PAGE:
Thanks for your swift response and for your help. Very much appreciated.

An sorry for being not precise enough.

Regarding type Maybe: my question was rather how to use type Maybe and still be able to calculate. Basically it should accomplish the same calculation but return an error if Nothing is in cfs or wacc. I am really struggling with Maybe type when doing calculations because I am not able to find a good way to check if the value is Just or Nothing. In other languages I could use a for loop and check each value.

E.g. how do I take the sum of a List of Maybe? I cannot do:

values = [Just 100, Just 200, Just 100]
List.foldl (+) 0 values

which is what my approach would be if I had a List of floats.

Regarding the abbreveations:npv mean net present value and wacc means weighted average of capital. It just a toy example I am trying to implement (see e.g. here).

Thanks for your help!

1 Like

To add two Maybe number values together, you need to first make sure they both are actually Just numbers.

If either of them are Nothing, you don’t want to perform the add operation.

The Maybe.map2 function does this check for you!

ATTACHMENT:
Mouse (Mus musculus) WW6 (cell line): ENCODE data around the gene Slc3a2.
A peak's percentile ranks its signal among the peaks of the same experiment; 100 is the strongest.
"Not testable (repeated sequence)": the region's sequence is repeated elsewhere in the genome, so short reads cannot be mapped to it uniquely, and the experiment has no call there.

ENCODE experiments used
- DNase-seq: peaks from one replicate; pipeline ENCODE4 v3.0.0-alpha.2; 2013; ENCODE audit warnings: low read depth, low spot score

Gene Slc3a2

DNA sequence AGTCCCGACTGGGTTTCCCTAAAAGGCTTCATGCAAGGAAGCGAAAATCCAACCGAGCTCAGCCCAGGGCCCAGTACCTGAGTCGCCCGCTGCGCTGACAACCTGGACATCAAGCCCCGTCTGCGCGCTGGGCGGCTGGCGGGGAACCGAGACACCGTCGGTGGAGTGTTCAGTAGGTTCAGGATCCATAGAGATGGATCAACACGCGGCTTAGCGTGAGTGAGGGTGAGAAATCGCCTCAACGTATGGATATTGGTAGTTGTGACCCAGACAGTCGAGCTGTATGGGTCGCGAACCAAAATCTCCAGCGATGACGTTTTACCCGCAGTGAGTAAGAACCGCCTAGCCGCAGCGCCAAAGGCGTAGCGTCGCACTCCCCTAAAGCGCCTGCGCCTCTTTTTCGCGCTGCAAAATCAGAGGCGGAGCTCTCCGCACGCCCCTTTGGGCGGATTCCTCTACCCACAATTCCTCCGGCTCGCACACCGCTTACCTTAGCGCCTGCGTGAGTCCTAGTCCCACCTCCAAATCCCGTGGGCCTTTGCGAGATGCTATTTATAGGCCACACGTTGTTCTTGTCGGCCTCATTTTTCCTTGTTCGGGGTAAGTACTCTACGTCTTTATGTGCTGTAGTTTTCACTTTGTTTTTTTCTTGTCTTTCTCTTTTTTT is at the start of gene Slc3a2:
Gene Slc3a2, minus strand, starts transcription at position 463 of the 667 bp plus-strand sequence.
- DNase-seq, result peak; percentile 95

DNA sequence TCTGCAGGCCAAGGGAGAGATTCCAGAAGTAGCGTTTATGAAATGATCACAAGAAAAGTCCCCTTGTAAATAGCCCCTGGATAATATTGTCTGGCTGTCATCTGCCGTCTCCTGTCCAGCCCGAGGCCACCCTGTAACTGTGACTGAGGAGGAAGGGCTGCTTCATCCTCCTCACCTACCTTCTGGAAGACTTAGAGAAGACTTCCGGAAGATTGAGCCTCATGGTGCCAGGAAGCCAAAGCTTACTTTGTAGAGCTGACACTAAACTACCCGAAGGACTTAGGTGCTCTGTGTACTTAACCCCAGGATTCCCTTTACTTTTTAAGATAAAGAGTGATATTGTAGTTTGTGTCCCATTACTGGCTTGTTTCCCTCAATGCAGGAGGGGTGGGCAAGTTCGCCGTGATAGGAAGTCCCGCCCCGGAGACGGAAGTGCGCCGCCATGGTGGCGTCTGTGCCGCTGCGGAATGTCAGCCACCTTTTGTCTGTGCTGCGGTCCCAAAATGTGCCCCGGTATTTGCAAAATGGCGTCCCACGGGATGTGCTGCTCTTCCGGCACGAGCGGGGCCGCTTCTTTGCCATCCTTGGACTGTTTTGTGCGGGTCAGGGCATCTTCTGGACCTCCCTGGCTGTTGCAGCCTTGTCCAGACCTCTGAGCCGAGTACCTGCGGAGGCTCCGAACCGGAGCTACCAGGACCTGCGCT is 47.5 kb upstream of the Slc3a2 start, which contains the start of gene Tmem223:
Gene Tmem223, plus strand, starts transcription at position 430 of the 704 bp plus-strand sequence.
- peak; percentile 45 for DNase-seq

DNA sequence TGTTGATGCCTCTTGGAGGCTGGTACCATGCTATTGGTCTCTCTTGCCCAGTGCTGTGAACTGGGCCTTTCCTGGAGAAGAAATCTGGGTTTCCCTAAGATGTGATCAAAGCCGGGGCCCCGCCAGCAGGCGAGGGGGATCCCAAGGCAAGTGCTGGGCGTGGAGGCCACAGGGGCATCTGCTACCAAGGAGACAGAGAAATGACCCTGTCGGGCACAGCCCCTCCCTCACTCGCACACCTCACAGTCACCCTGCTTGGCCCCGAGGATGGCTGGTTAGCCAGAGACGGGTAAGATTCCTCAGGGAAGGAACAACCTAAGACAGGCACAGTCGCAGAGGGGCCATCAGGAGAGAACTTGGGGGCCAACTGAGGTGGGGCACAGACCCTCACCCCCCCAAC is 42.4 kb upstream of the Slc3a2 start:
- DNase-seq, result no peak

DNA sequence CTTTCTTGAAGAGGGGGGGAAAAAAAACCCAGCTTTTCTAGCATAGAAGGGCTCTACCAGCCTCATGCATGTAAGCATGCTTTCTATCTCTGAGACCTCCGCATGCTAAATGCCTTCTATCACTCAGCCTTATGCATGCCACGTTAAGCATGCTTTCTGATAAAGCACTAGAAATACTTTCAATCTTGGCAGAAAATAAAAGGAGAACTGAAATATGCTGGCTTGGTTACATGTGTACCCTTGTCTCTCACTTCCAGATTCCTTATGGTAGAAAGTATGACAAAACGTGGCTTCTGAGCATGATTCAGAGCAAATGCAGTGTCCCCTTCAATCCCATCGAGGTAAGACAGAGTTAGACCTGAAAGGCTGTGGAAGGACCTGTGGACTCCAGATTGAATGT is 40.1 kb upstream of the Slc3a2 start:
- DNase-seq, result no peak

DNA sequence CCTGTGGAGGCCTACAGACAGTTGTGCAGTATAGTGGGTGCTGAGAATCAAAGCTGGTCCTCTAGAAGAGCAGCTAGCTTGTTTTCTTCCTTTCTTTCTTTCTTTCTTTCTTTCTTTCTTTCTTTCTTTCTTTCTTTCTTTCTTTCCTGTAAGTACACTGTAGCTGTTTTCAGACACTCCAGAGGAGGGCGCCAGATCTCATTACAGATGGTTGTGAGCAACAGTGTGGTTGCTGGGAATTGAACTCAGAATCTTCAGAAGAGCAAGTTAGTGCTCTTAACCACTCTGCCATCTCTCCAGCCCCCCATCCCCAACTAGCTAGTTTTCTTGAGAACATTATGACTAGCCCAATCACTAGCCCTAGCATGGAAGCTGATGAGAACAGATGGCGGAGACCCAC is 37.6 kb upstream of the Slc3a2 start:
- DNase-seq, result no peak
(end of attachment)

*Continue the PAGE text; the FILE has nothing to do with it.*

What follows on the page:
So instead of using (+) directly, you’ll need something like this:

values = [Just 100, Just 200, Just 100 ]

List.foldl
  (Maybe.map2 (+))
  (Just 0)
  values

Thanks for your help. I don’t fully understand why this works and I will have to chew on it a bit. But it is so much more concise than any of my attempts (using case of etc.).

It depends on how you want to treat the Nothing values.

if you just want to ignore them you go:

sum : List (Maybe Float) -> Float 
sum list = 
    List.filterMap identity list |> List.sum

If you want to add all values but return Nothing if there is any Nothing in the list:

sum : List (Maybe Float) -> Maybe Float 
sum list = 
    List.foldl (Maybe.map2 (+)) (Just 0) list 

Also, if you want to sacrifice a little bit of explicitness for conciseness you can also write those two point-free style. :wink:

sum : List (Maybe Float) -> Float 
sum = 
    List.filterMap identity >> List.sum

and

sum : List (Maybe Float) -> Maybe Float 
sum = 
    List.foldl (Maybe.map2 (+)) (Just 0)